Getting Ready in the Morning
Develop Organizational Skills
Use a Visual Cue Chart
You may notice that your child’s morning routine is chaotic. She doesn’t get dressed or gets dressed halfway — coming downstairs with only one sock on. Also, she never seems to follow a particular sequence to “get ready” — she brushes her hair before dressing on some days; other days, never gets around to brushing her hair. As a result, she’s late for the bus, may not eat breakfast in time, and doesn’t learn an effective morning routine.
Many school-age children are occasionally disorganized in the morning, especially if they are tired or young. But when your child is chronically disorganized in the morning — and doesn’t show an urgency to get ready or a priority of steps to follow — this could indicate that your child is struggling to develop organization skills.
Organization is one of our executive functions: the set of skills that let us execute daily tasks.
Solution: Visual cue chart
This chart is a reminder of what exactly needs to be done and the specific order to follow for efficient performance. Having visual cues can help your child develop organization skills. By visually tracking what needs to be done, and following the sequence, she becomes more aware of how to execute the task herself — without relying on her parent’s assistance. By doing the task over and over again in the same specific way, she’ll make the task a habit.
Don’t do this: Lay out an outfit the night before or hover over her at the sink in the morning to make sure she brushes her teeth and hair.
Do this instead: Use brightly colored pieces of paper with pictures lined up on the bathroom mirror showing:
- Tooth brush with tooth paste on it
- Capped tooth paste tube
- Smiling, clean face
- Hair brush
On your child’s closet, line up pictures showing all items of clothing she needs to put on before coming downstairs for breakfast:
When your child comes downstairs, you can say, “Did you see the list? Which ones did you get to?”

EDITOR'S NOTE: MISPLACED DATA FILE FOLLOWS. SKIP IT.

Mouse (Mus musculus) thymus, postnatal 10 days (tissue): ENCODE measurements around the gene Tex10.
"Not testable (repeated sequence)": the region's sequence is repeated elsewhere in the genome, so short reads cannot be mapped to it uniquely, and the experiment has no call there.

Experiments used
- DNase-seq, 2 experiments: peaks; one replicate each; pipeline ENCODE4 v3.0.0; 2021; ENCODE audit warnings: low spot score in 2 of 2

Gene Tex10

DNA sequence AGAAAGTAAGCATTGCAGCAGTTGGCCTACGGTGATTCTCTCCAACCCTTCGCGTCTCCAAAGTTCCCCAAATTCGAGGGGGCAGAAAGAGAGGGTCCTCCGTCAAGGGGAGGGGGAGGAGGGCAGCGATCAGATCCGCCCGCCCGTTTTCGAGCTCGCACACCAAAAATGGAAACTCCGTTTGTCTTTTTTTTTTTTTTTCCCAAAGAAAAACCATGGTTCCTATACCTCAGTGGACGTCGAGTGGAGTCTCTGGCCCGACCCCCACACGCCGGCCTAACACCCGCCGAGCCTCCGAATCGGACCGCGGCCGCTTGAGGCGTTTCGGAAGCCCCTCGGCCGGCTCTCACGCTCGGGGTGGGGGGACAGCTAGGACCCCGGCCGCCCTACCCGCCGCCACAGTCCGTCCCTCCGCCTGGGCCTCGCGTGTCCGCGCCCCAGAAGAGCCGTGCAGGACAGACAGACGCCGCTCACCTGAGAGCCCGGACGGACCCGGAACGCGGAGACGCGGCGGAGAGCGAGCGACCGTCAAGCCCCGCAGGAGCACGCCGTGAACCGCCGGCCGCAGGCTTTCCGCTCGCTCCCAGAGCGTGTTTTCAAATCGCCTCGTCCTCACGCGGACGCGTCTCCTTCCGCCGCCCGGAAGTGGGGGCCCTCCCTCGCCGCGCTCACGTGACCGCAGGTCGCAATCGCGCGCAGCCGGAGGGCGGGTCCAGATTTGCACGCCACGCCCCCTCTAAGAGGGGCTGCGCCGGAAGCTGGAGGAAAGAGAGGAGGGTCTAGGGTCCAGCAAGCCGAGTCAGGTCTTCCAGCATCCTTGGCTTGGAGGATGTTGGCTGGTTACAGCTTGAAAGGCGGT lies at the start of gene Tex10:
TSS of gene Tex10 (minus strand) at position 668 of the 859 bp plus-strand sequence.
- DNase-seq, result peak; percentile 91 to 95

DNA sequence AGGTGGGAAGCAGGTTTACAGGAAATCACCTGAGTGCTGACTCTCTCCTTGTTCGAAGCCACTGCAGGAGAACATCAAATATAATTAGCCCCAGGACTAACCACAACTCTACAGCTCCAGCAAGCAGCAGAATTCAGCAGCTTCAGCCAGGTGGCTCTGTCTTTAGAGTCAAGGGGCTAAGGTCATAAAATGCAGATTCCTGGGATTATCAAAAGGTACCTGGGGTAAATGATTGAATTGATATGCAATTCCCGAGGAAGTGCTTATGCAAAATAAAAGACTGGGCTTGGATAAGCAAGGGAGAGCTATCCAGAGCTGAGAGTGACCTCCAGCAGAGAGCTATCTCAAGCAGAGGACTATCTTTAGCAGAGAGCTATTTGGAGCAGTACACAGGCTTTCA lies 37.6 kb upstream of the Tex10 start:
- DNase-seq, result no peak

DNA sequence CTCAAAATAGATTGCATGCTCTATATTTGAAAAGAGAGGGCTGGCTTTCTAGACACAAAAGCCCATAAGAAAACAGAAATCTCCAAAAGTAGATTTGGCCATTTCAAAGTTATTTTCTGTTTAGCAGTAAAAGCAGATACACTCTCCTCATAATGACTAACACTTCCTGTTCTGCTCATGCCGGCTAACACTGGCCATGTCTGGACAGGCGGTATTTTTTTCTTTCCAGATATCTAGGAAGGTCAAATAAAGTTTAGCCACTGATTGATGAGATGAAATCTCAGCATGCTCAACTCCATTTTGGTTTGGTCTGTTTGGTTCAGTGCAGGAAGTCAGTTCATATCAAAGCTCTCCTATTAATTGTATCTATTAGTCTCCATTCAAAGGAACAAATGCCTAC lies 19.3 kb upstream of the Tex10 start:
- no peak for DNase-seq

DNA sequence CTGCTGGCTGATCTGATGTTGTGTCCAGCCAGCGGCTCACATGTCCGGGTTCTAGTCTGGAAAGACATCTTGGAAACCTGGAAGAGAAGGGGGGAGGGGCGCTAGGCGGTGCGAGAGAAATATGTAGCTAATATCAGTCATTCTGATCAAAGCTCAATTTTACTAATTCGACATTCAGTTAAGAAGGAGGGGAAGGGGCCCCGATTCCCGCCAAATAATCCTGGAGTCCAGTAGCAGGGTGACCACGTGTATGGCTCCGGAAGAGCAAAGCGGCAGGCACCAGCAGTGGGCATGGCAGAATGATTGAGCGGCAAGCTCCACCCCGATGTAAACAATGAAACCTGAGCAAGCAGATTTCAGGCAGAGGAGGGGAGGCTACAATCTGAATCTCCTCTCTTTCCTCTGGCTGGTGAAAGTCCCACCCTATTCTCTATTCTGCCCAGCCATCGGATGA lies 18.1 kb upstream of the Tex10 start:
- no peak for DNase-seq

Also, reward your child for completing these tasks as soon as they are done. The reward could be as simple as a high-five, but some acknowledgement is a must.
Remember: Being disorganized in the morning isn’t a matter of your child lollygagging. It results from your child’s cognitive struggle with organizing and prioritizing. Developing organization skills depends on re-learning the morning routine visually until your child can do it independently and as a matter of habit.
It is perfectly normal for children to experience some degree of difficulty and frustration as they learn to execute new tasks. Toddlers can tantrum, school-aged children can yell and argue, and teenagers can ignore instructions. When deciding if executive function weaknesses require intervention, ask yourself: “How frequently is this occurring? How intense is the experience/significant the impact?” If your answer to these questions is “too much,” “too often,” “I don’t know what to do to change this,” or “it’s only getting worse,” you may benefit from a face-to-face conversation to help problem-solve your concern. Effective problem solving will help you clearly identify the problem, goal, steps it will take to achieve your goal, possible barriers, and available supports.